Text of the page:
ChatGPT user arrested in China after creating fake news story

Joel Loynds
man arrested, with chinese flag and chatgpt logo

A man in Gansu, China, has been arrested and detained after utilizing ChatGPT to create a fake news story about a train crash.

Chinese police have taken action and detained a man in Gansu after he used ChatGPT to create a fake news story about a train crash. The story was originally posted across social media in the country on April 25 but was found to be false information.

The now-detained individual, Hong, posted the story across more than 20 accounts on the blog platform, Baijiahao. It’s run by Baidu, who also runs a ChatGPT competitor, Ernie Bot. Allegedly, more than 15,000 people clicked on the story.

China has strict regulations on AI-created content, particularly videos, and photos. If these are to be posted, there must be some indication that it’s AI-generated. This is the first arrest surrounding AI-generated content, setting a precedent for the country in the future.

Fake news is also covered by legislation introduced in 2013, which was an amendment of another law preventing netizens from “provoking trouble”. If Hong is charged with this, he could face up to ten years in prison.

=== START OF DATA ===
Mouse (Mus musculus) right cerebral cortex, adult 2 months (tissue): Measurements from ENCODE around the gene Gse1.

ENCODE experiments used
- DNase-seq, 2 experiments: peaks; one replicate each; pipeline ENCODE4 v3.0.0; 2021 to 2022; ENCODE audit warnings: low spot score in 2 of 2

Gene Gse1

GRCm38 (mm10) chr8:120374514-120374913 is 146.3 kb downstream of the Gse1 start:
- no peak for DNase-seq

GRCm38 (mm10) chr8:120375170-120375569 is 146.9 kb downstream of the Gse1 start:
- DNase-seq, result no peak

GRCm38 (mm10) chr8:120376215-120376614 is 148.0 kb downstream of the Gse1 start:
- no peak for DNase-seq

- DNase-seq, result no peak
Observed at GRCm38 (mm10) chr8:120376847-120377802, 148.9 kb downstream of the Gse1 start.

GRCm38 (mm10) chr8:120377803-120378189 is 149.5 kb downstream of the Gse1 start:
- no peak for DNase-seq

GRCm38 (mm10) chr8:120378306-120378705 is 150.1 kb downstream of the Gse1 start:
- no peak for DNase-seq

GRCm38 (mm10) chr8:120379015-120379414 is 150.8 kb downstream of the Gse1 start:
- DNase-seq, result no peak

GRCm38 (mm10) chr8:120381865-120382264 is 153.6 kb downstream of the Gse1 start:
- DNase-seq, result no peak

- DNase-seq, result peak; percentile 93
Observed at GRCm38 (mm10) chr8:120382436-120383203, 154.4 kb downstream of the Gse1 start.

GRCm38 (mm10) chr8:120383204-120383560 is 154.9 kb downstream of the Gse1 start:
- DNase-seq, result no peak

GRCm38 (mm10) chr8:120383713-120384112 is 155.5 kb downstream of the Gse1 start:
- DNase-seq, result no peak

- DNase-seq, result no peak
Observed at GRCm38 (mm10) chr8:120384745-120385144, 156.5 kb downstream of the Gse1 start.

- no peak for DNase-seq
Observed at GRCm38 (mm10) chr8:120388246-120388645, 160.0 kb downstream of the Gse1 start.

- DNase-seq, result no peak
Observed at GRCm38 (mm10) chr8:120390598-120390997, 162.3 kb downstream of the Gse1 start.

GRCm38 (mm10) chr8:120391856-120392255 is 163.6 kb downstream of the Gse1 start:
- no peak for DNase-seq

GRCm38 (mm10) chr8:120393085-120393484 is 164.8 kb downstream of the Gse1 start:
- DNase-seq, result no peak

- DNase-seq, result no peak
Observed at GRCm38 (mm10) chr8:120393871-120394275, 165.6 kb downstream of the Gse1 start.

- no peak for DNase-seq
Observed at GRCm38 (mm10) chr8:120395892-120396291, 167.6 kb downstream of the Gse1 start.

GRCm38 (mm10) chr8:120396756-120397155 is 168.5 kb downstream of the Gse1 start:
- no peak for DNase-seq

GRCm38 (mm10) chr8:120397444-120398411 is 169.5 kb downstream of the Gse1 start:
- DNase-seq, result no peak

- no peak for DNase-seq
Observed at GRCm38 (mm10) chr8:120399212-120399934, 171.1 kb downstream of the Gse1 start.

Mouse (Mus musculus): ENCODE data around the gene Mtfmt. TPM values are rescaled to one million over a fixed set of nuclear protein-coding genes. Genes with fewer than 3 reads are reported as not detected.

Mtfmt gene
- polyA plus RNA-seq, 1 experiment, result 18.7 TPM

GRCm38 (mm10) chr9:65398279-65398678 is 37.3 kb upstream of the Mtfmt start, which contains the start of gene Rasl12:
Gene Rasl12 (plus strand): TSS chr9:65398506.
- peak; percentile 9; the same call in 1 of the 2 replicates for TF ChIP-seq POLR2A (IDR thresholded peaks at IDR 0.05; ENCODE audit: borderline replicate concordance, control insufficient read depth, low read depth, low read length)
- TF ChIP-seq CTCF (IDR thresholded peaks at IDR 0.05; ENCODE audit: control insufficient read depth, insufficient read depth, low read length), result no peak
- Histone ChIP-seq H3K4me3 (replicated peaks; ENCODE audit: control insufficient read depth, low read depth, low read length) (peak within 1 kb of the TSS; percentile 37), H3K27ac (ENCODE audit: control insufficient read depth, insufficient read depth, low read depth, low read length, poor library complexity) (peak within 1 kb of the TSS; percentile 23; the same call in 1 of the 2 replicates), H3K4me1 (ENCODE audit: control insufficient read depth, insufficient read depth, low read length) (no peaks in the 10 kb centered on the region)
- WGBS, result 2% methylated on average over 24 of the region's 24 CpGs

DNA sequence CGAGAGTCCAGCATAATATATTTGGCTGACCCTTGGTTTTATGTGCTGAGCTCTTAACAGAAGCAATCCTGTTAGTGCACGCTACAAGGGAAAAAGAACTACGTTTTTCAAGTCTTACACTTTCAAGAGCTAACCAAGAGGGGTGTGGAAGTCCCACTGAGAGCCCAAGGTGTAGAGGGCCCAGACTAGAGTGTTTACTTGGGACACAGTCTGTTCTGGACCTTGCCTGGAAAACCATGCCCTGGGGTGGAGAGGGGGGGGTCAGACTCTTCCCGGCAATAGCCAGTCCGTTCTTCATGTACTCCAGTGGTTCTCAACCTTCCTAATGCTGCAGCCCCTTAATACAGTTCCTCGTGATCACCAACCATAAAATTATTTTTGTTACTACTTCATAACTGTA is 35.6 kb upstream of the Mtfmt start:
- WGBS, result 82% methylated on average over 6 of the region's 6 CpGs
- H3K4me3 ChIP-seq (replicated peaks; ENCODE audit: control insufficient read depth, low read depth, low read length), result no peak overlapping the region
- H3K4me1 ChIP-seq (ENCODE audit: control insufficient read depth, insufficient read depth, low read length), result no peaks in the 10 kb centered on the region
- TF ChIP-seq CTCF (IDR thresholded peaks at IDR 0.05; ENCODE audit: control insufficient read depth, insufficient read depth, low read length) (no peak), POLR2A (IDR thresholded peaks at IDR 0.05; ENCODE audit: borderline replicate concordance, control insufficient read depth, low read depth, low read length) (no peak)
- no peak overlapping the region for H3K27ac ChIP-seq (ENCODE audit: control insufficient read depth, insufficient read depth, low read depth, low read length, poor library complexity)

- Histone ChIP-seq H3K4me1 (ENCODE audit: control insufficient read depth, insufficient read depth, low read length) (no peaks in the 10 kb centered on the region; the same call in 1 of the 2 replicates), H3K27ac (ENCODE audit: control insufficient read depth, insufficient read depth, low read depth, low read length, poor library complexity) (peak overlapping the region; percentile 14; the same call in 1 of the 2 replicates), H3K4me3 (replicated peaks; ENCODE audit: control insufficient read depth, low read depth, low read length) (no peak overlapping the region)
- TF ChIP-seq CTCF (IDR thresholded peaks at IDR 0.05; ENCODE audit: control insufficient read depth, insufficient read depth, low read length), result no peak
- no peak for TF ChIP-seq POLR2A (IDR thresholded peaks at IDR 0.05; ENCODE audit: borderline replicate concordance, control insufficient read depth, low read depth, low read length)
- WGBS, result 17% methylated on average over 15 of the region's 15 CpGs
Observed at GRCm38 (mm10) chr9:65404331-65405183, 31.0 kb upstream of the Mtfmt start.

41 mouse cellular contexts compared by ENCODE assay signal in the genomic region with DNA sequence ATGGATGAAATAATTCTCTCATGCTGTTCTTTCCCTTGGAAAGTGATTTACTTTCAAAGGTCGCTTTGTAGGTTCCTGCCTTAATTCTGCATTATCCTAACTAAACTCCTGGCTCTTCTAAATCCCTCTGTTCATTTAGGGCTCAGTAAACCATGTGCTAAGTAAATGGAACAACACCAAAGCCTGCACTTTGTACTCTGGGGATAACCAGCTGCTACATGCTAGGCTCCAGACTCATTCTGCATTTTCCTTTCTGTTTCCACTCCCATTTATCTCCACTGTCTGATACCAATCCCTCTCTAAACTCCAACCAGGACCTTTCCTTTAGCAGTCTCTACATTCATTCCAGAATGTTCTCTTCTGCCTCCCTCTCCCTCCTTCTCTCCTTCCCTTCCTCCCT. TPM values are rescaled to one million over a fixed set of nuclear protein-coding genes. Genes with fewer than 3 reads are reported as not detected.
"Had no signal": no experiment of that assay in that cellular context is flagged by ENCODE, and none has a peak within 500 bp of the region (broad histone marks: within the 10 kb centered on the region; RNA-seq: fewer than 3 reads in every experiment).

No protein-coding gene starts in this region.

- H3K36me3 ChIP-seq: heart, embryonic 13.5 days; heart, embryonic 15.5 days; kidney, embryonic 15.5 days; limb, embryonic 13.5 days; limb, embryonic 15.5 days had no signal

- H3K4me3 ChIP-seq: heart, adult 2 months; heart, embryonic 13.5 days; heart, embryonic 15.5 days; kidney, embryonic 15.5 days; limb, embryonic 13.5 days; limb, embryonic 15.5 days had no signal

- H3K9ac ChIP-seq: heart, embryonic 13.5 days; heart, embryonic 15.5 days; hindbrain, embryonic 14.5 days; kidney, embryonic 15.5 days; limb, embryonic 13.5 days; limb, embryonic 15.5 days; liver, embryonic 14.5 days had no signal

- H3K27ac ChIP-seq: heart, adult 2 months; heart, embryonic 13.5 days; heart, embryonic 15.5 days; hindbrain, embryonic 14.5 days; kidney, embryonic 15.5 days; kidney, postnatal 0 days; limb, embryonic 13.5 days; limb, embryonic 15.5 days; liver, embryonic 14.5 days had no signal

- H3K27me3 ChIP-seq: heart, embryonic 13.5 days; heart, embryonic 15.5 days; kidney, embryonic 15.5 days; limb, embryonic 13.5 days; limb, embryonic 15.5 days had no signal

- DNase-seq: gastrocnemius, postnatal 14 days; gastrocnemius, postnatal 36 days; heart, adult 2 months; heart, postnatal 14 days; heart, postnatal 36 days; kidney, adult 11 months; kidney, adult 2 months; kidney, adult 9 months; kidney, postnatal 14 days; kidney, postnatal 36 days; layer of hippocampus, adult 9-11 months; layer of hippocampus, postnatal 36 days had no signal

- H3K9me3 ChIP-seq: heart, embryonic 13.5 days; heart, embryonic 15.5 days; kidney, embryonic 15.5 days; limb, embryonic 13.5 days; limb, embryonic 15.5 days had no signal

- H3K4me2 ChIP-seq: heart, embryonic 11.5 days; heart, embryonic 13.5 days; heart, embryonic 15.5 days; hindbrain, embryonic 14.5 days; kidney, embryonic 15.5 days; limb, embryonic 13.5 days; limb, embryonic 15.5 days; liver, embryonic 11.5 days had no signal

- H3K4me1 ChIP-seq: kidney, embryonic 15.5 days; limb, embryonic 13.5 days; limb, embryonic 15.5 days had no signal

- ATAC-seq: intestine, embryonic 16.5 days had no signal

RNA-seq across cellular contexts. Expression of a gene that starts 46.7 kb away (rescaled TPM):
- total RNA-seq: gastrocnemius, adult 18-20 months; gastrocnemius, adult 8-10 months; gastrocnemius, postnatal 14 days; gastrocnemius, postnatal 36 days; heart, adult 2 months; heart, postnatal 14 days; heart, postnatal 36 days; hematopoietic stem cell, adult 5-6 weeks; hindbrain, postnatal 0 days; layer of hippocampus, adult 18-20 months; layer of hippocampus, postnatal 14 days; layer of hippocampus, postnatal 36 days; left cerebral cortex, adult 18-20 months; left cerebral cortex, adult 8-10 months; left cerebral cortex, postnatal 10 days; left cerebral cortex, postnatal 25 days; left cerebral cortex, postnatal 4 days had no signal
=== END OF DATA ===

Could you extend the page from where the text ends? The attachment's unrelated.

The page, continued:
Police had tracked Hong down after ten days of searching, and found that he’d used ChatGPT to create the story. On top of this, he had also circumvented rules placed on the blogging platform to prevent simultaneous posts.

Chinese regulations on AI & ChatGPT

Blue abstract image of a neural network

Chinese AI rules are a little stricter than the rest of the world, as Beijing police warned users in February about ChatGPT and the content it can create.

It hasn’t put a stop to the ongoing development of the services though. After Ernie Bot was ridiculed by the public, another company, iFlytek, announced its own competitor. SparkDesk intends to best ChatGPT over the coming months in Chinese, and reach the same standards in English as well.

ChatGPT continues to prove incredibly popular, but has been banned outright in Italy over privacy concerns. Tech alumni have stated their own concerns as well, and Nvidia has begun to release its own guardrails for developers as Microsoft, Google, and more battle for AI supremacy.

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E-Commerce Editor. You can get in touch with him over email: He's written extensively about video games and tech for over a decade for various sites. Previously seen on Scan, WePC, PCGuide, Eurogamer, Digital Foundry and A deep love for old tech, bad games and even jankier MTG decks.